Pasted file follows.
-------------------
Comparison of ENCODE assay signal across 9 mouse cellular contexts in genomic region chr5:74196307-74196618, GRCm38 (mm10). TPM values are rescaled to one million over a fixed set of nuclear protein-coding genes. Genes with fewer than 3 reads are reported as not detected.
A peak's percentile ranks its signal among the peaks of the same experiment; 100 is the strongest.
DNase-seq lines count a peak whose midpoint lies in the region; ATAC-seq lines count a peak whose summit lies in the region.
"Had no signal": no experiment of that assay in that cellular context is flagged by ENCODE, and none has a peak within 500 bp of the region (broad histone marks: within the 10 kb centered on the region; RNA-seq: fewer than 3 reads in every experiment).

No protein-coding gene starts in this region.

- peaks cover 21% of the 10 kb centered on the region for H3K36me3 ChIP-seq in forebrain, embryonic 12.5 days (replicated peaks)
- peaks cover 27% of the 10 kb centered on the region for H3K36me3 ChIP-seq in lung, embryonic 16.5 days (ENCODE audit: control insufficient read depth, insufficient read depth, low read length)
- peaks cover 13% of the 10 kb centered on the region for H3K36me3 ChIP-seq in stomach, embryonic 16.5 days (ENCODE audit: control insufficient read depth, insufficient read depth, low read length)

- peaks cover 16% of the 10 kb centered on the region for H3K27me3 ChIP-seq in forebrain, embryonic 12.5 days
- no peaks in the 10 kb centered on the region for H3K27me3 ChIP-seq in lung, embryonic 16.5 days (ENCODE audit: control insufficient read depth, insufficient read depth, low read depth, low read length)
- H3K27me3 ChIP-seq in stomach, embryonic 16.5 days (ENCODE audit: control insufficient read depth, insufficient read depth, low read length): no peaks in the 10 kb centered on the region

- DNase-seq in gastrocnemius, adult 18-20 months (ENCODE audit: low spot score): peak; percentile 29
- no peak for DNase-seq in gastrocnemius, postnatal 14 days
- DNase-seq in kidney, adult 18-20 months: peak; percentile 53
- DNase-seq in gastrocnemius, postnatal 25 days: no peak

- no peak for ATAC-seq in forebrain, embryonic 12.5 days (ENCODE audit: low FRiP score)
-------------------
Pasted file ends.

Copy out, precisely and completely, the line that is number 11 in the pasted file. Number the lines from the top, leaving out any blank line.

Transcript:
- H3K27me3 ChIP-seq in stomach, embryonic 16.5 days (ENCODE audit: control insufficient read depth, insufficient read depth, low read length): no peaks in the 10 kb centered on the region